John Steed and his new accomplices Purdey and Gambit find themselves facing new and deadly dangers in the bizarre world of espionage. Mixing fantasy with a darker edge, the trio face ...
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John Drake is a special operative for NATO, specializing in security assignments against any subversive element which threatened world peace. The series featured exotic locales from all ... See full summary »
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Nyree Dawn Porter,
In the year 1980 the Earth is threatened by an alien race who kidnap and kill humans and use them for body parts. A highly secret military organization is set up in the hope of defending ... See full summary »
John Steed and his new accomplices Purdey and Gambit find themselves facing new and deadly dangers in the bizarre world of espionage. Mixing fantasy with a darker edge, the trio face mutated giant rats, flocks of killer birds and fanatical mysterious monks. Later episodes find Steed's loyalty under question and an increasing number of assignments overseas. Written by
Gareth Humphreys <firstname.lastname@example.org>
In 1975 French producer Rudolph Roffi arranged a champagne-commercial with Patrick Macnee and Linda Thorson. He really thought, that The Avengers were still in production. Learning this was a wrong, he was determined to revive the show. The result was The New Avengers. See more »
The final half-dozen episodes begin with a brief title sequence bearing the title "The New Avengers in Canada", prior to the teaser. The episodes otherwise retain their regular opening credits. See more »
Patrick MacNee made a welcome return, in The New Avengers. This time, he had two assistants, Purdy and Mike Gambit. Gambit was supposed to handle the action, while Steed was more in the background, but Patrick MacNee soon set this right. The stories were a mixed bag, as the formula fell prey to time and finance. Also, the surreal nature of the 60's was replaced by the relevance of the 70's.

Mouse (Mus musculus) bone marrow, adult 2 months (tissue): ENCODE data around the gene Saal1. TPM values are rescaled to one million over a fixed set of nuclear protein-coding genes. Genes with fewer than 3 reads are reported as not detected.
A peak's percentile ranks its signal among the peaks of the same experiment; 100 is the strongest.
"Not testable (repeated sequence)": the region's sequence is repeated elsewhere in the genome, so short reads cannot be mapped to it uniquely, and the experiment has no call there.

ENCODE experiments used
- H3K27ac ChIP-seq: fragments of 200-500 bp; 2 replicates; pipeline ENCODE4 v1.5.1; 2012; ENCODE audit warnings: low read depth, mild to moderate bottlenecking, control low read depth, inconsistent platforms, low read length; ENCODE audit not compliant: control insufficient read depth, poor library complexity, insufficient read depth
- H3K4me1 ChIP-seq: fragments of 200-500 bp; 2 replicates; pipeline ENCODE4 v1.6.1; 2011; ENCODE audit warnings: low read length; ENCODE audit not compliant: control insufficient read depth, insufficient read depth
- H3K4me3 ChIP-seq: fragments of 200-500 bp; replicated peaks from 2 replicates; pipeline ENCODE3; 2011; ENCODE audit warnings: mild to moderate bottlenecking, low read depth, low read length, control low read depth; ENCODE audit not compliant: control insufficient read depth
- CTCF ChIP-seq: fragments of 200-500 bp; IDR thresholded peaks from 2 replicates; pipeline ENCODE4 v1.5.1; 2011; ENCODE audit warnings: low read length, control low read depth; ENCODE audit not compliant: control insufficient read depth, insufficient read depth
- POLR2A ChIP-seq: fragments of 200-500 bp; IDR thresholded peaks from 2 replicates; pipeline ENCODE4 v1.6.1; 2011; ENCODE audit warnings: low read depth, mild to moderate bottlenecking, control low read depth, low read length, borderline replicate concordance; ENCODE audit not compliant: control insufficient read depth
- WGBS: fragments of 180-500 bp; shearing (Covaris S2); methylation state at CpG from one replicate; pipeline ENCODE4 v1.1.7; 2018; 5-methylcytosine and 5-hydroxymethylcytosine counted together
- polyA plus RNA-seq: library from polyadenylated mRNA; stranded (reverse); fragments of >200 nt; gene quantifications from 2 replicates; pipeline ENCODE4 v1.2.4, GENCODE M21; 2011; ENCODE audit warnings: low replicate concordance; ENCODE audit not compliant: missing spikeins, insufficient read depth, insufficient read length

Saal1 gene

MacNee was in fine form, especially after he dropped some weight and showed that he was still able to hold his own with his young upstarts. He could still charm a lion into giving up its kill and shaving its mane, while dazzling the ladies of any age.
Gareth Hunt was a bit "hit-or-miss" as Mike Gambit. He lacked Steed's charm and was more of tough guy, which didn't mesh as well with the series formula. Steed got all of the best lines, so Gambit was left to scowl and punch. He was good with the action, but would have been better suited to a more realistic series.
Joanna Lumley was a treat as Purdy. She was funny, charming, and a good fighter, the perfect embodiment of Steed's female partner. She had a miscievious nature and a stunning look. It's hard to believe that the beautiful and likable Purdy would later become the irrepressible Patsy Stone. Well, it would be if Joanna Lumley were less of an actress.
The series was uneven, handicapped by budget and a lack of imagination. The best episodes were in the first series and hewed closest to the old formula.
Perhaps time had passed the series by, but they made a valiant effort. Personal favorites include The Eagle's Nest, House of Cards, The Last of the Cybernauts, Target, and Dirtier by the Dozen. The series was hard to catch in the US, playing late night on CBS. Now, thanks again to A&E, The New Avengers live again on DVD. Still waiting for those extras, though.
Love that lion/Union Jack symbol.
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